A Selection of African-American Environmental Heroes

 


George Washington Carver

George Washington Carver is regarded as one of America's greatest agricultural researchers. His innovations in field of crop rotation are considered to be breakthroughs in preserving soil and making farms more productive. His research developed 325 new products from peanuts and over 100 products derived from sweet potatoes. Carver told his students that nature is the greatest teacher, and that understanding nature is the key to successful agriculture.1

 

Vernon Jones

Vernon Jones helped change modern perceptions that African-Americans are not interested in environmental causes when he led the fight to preserve public lands in a majority black county in Georgia. The chief executive of DeKalb County near Atlanta, Jones championed the campaign to pass a $125 million bond referendum in March 2000 to buy more land for public parks. The referendum passed by a three-to-two margin.2

 

John W. Mitchell

John W. Mitchell, a member of the North Carolina A & T University Agriculture Hall of Fame, started out by serving farmers in three North Carolina counties through the state agricultural extension service just after World War I. He traveled three counties exclusively by bicycle or horseback. He organized the Eastern Columbus Credit Union to help African-American farmers save money by buying their supplies together in bulk. His expertise in progressive farming techniques led to his appointment as director of African-American extension services for the State of North Carolina, and later for the entire South for the U.S. Department of Agriculture during the late 1940s.3

 

Booker T. Washington

Born a slave, Booker T. Washington founded the Tuskegee Normal and Industrial Institute in 1881. The Institute was one of the pre-eminent institutions of its time for teaching African-Americans in agriculture and conservation. He was an advisor to Presidents Theodore Roosevelt and William Howard Taft, and was the first African-American to ever dine socially at the White House.4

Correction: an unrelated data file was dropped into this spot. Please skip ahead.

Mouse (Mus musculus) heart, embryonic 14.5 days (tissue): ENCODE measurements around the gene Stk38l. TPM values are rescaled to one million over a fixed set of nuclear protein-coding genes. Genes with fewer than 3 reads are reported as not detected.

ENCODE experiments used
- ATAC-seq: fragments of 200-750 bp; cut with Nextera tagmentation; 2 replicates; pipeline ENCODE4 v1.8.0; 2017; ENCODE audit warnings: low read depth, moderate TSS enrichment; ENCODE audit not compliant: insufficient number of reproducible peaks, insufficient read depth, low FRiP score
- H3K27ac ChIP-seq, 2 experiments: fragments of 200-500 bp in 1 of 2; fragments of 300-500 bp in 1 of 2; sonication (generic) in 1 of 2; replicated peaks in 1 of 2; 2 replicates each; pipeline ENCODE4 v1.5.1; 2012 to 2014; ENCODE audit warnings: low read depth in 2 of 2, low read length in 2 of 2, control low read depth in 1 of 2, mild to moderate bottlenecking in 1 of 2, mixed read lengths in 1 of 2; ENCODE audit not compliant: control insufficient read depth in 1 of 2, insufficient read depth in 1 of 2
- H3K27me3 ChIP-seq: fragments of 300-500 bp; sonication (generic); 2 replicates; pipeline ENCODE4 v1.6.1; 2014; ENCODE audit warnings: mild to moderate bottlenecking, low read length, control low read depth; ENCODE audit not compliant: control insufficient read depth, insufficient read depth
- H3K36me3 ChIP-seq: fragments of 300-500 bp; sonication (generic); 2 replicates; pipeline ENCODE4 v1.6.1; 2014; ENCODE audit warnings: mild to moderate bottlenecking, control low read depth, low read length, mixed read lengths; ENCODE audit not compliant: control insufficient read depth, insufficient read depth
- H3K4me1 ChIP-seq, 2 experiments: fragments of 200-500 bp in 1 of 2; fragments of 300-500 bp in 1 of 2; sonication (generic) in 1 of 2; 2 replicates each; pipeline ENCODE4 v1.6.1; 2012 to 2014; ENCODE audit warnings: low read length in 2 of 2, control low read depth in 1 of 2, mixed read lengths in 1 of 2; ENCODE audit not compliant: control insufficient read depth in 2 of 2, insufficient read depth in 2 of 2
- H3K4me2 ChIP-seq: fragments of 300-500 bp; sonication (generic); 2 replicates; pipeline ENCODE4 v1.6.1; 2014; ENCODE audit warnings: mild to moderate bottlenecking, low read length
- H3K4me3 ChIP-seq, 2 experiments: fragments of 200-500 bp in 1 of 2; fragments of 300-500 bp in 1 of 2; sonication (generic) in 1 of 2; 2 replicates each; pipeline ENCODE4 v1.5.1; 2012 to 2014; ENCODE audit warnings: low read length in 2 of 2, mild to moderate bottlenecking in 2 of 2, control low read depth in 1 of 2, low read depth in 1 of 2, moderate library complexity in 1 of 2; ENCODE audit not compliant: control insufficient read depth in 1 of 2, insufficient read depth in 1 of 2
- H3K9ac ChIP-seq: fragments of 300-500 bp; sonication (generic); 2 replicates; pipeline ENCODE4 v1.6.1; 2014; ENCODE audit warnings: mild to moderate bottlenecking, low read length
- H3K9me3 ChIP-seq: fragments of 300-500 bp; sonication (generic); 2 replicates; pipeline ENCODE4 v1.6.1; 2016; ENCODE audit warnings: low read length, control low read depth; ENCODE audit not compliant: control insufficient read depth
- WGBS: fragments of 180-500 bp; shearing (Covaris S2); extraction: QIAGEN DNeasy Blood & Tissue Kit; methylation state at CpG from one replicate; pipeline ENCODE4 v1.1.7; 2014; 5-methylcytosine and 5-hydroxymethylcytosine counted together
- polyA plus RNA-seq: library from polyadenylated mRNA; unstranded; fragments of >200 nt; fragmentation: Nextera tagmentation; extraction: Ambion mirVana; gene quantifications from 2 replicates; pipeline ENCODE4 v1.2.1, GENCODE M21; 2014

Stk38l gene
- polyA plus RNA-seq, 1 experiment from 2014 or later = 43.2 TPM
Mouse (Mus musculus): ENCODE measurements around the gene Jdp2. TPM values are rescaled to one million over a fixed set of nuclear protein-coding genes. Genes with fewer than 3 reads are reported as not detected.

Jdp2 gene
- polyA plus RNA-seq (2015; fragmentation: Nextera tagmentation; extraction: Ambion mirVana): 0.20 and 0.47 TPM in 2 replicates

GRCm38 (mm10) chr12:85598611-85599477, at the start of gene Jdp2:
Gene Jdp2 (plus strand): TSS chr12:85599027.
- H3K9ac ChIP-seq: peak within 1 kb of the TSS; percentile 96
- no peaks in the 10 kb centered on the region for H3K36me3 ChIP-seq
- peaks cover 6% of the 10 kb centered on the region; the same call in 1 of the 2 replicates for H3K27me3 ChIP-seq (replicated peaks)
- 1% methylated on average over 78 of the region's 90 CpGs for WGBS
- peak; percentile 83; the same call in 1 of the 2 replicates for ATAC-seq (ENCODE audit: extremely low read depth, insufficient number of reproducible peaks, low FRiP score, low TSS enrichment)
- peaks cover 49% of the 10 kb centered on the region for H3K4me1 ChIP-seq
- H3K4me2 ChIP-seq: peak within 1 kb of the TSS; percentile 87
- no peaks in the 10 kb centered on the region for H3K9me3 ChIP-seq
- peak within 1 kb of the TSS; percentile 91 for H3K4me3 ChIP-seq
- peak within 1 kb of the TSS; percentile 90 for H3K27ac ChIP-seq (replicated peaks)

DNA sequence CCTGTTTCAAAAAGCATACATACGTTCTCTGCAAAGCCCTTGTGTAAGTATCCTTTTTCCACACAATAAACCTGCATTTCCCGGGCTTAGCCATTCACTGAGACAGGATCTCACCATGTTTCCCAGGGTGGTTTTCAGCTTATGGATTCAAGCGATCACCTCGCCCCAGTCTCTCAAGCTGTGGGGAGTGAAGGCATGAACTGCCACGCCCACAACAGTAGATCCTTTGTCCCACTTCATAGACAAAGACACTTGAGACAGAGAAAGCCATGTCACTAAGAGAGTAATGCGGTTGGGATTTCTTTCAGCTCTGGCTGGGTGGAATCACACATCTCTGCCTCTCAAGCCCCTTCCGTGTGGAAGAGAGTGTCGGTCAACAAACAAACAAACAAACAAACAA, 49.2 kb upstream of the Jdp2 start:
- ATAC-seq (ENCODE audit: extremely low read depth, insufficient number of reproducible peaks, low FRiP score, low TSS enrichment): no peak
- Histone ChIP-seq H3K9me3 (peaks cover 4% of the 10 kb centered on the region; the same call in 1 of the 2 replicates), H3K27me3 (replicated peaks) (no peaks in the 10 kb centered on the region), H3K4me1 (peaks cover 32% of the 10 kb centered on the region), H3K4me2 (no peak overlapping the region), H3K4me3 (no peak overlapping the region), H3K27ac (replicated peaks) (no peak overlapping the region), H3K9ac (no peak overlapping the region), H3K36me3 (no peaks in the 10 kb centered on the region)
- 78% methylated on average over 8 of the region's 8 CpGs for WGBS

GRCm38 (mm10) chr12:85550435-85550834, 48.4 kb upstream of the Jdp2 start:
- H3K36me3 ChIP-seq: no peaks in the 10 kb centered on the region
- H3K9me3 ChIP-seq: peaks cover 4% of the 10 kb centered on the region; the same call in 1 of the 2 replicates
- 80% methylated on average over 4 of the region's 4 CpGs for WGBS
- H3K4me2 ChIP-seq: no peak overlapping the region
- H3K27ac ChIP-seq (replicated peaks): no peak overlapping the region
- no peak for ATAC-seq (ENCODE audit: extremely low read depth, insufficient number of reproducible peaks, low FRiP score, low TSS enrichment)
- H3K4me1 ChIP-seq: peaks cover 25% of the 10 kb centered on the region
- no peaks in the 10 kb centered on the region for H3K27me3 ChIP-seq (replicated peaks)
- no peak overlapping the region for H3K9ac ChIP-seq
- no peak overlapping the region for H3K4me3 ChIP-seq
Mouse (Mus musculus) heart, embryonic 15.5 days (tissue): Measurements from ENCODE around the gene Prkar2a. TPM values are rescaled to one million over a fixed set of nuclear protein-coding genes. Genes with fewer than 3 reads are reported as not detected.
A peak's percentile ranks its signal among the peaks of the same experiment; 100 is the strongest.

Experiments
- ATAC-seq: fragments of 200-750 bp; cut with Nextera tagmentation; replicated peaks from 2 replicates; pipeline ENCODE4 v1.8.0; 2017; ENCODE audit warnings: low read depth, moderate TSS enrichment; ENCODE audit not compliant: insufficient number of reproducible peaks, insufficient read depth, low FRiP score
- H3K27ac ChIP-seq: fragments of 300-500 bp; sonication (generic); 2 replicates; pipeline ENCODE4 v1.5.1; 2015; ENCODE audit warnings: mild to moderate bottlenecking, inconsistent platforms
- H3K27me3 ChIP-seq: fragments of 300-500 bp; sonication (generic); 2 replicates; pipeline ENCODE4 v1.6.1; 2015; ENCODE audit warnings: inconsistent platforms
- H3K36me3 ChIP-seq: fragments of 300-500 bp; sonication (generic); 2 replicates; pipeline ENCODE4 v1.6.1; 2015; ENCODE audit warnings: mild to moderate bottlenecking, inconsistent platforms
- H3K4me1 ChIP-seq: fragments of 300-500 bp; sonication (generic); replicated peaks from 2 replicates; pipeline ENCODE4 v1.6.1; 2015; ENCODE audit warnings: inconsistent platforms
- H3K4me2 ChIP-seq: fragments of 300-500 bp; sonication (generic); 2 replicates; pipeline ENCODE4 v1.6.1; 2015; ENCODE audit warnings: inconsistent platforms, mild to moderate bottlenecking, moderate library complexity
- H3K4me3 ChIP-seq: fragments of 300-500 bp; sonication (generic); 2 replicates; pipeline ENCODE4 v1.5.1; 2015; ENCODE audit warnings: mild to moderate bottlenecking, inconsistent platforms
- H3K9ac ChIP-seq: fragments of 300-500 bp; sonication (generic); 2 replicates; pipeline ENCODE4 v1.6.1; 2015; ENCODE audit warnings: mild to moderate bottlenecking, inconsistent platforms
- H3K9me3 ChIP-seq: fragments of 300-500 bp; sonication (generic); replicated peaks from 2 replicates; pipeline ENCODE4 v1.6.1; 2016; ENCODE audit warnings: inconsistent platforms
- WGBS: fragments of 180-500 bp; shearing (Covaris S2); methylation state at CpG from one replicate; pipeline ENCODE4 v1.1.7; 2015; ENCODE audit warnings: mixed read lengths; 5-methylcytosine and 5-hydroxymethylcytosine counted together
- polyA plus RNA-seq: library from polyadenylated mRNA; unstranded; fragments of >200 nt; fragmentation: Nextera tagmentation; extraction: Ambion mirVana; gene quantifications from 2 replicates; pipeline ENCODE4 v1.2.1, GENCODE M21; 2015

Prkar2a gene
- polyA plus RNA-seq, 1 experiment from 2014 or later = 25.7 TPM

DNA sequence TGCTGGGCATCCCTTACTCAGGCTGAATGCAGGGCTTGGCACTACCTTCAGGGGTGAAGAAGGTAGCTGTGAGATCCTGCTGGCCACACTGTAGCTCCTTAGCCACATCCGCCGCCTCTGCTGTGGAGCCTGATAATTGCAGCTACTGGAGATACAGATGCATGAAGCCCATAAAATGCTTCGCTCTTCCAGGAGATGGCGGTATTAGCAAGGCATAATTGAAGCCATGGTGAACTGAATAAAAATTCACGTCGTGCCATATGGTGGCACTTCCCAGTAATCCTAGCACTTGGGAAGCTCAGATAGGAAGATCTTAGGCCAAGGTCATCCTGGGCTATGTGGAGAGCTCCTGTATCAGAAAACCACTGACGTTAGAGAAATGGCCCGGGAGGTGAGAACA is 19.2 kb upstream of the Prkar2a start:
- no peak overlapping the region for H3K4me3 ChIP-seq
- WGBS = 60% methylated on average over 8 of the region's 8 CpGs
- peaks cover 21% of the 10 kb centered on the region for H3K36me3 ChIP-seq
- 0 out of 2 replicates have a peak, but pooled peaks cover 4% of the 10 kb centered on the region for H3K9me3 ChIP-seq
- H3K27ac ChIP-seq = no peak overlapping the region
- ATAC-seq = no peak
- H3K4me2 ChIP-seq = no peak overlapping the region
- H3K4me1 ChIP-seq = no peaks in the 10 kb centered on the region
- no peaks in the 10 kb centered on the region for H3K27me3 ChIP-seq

Walter Williams

Walter Williams is a professor of economics at the George Mason University in Fairfax, Virginia and a noted lecturer and columnist.5 He is one of the pre-eminent black thinkers of modern times. Unlike establishment environmentalists, Williams points out that there is often a middle ground between economic and environmental goals. Williams said in an interview: "I think one has to recognize that there is a trade-off between clean water and economic welfare... Pollution is a necessary by-product of production. However, we want to take advantage of the technology that exists to keep pollution to a minimum."6

 

York

According to James Holmberg, curator of the Filson Club Historical Society, York was "the first African-American to cross the nation coast-to-coast." He had been the slave of explorer William Clark since the two were boys, and accompanied Clark, Merriweather Lewis and Sacagewea on their 1803-1806 cross-continent trek. York's experience as a woodsman and hunter were valued, as was his ability to impress Native Americans. York was treated as an equal during the expedition, and was released from bondage in 1816.7

 


Footnotes:

1 "The Legacy of George Washington Carver," George Washington Carver All-University Celebration, Iowa State University, downloaded from http://www.lib.iastate.edu/spcl/gwc/bio.html on January 3, 2002.

2 Mitch Stacy, "Vernon Jones," Associated Press, 2000, downloaded from http://www.myhero.com/hero.asp?hero=v_jones_ap on January 3, 2002.

3 "Early Black Agricultural Educators Overcame Adversity," North Carolina A & T University, February 18, 1998, downloaded from http://www.ncat.edu/~soa/news/feb98/blackextension.html on January 3, 2002.

4 Louis R. Harlan, "Documenting the American South," University of North Carolina at Chapel Hill Libraries, downloaded from http://docsouth.unc.edu/washington/about.html on January 3, 2002.

5 George Mason University Department of Economics, 2004.

6 Interview with Tom Randall, Environment and Climate News, The Heartland InstituteFebruary 2000.

7 "Slave with Lewis and Clark Recognized," Associated Press, February 27, 2000.

   

The Center for Environmental Justice is a joint program of Project 21 and the National Center's John P. McGovern, M.D. Center for Environmental and Regulatory Affairs

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